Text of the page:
Survival of the Fastest
Why a quick and clever website can work better than a slow and fancy rival
We know that internet connection and download speeds have improved in the last few years. However, so have our expectations. 2015 was the year of the on-demand movement. Where the saying, “I want it and I want it now”, was no longer seen as something someone would say whilst throwing a tantrum, but instead as a realistic demand. A while back we might have been prepared to suffer the slow arrival of images, and other fancy features, as a page downloaded – however now this is increasingly not the case.
A decade or two ago, ordering a catalogue by telephone and having it arrive through the post a few days later seemed okay. We’d then flick through the pages, select what we wanted to order, fill out a form, put our credit card details in the respective rows and send our order off in the post. We can even get our free-to-air TV on-demand! Fast forward to the present day and if a webpage doesn’t download virtually instantly, impatience kicks in and a few seconds seems like a lifetime. If we’re talking about your business or organisation’s site, then the result of this is often worryingly simple. People arriving through a search engine – who are potential customers for your products or users of your service – simply return to their search and go elsewhere. It is so frighteningly easy to lose such ‘customers’ – ones that you never even knew you could have had!
Winning The Race
It’s also vital to consider the likely behaviour of the actual search engines themselves. For instance, Google takes great interest in the speed at which a page loads when they are ranking websites. The reason for this is that Google wants to give its users the best possible experience, and that means serving them websites which perform well. If your site isn’t matching this criteria, Google are going to be less inclined to rank your website well.
The Survey Says…
- A single second loading delay can reduce page views by more than one-tenth, and mean you would convert seven less visitors out of every 100.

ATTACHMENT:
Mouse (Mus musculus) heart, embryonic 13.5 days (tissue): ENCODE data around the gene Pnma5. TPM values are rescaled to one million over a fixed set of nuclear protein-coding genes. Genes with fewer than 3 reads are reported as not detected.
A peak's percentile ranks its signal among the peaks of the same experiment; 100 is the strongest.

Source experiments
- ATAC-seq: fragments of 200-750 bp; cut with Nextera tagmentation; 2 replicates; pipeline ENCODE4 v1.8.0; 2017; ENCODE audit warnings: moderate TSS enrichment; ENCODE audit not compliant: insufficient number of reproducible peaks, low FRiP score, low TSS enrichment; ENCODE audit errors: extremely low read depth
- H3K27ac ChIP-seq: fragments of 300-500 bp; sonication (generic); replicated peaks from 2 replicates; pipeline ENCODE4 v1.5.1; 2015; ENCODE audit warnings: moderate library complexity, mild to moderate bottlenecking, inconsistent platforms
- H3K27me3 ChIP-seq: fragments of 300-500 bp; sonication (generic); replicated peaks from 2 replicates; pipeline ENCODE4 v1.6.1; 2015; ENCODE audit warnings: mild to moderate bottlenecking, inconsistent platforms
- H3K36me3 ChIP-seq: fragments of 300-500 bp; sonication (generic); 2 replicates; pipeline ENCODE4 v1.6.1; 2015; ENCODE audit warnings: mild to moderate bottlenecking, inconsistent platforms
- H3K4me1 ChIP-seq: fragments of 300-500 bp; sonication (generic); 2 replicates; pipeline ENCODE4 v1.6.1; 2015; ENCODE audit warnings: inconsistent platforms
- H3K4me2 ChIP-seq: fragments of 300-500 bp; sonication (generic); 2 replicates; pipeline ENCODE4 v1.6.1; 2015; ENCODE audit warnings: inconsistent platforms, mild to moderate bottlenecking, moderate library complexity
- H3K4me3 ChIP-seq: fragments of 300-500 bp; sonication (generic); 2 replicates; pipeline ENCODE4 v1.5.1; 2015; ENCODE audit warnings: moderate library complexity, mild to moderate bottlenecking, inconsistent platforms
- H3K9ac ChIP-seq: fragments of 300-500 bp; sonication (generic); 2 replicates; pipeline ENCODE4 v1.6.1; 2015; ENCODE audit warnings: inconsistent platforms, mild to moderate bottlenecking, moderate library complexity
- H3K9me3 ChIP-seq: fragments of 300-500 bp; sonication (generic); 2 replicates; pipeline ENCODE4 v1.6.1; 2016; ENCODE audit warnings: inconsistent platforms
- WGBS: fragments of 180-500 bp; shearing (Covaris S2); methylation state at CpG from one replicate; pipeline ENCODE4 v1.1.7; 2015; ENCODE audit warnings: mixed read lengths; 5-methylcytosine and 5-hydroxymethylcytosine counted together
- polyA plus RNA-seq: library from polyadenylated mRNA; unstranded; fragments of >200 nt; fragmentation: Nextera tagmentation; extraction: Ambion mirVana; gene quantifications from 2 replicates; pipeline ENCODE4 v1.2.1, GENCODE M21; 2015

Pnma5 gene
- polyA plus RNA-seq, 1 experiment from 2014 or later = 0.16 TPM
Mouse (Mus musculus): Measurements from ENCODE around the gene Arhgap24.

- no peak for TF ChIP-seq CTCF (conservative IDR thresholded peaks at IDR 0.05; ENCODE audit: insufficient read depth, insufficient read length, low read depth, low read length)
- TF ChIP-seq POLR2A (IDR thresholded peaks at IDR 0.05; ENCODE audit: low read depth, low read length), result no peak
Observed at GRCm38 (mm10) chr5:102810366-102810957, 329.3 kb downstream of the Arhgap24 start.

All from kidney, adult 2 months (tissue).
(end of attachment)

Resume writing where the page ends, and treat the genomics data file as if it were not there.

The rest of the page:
- Customer satisfaction scores for slow-loaders, those taking more than a single second, can be one-sixth lower.
- Almost one in five mobile users will leave a page if it isn’t fully visible in just five seconds; add another five seconds and the numbers are up to three in 10.
What Does It All Mean?
If we take a look at the last point above, we can see that people increasingly, (probably now into the majority), are using their smartphones to access websites for research and purchases. Yet many companies still have websites that might be reasonably effective on desktops and laptops but pretty disastrous when people attempt to view them on the move through their tablet or mobile phone.
So, your aim is to match the need for an attractive, engaging and useful website with that of a quick download. To increase speed, it pays to look at reducing the file size of images, and lose any extra ‘bells and whistles’ if they do not add any real value to the user. Remember, you can probably keep some of these features on the desktop version of your website, but optimisation for other devices is all about creating a great user-experience!
Speed is a key area where business is won or lost. In a world where everyone seems to be in a constant rush hour you need your website to keep up with your users.
Need help increasing the speed of your website, or still looking to make your website mobile optimised? Get in touch with the professional web team at SponsoredLinX on 1300 859 600.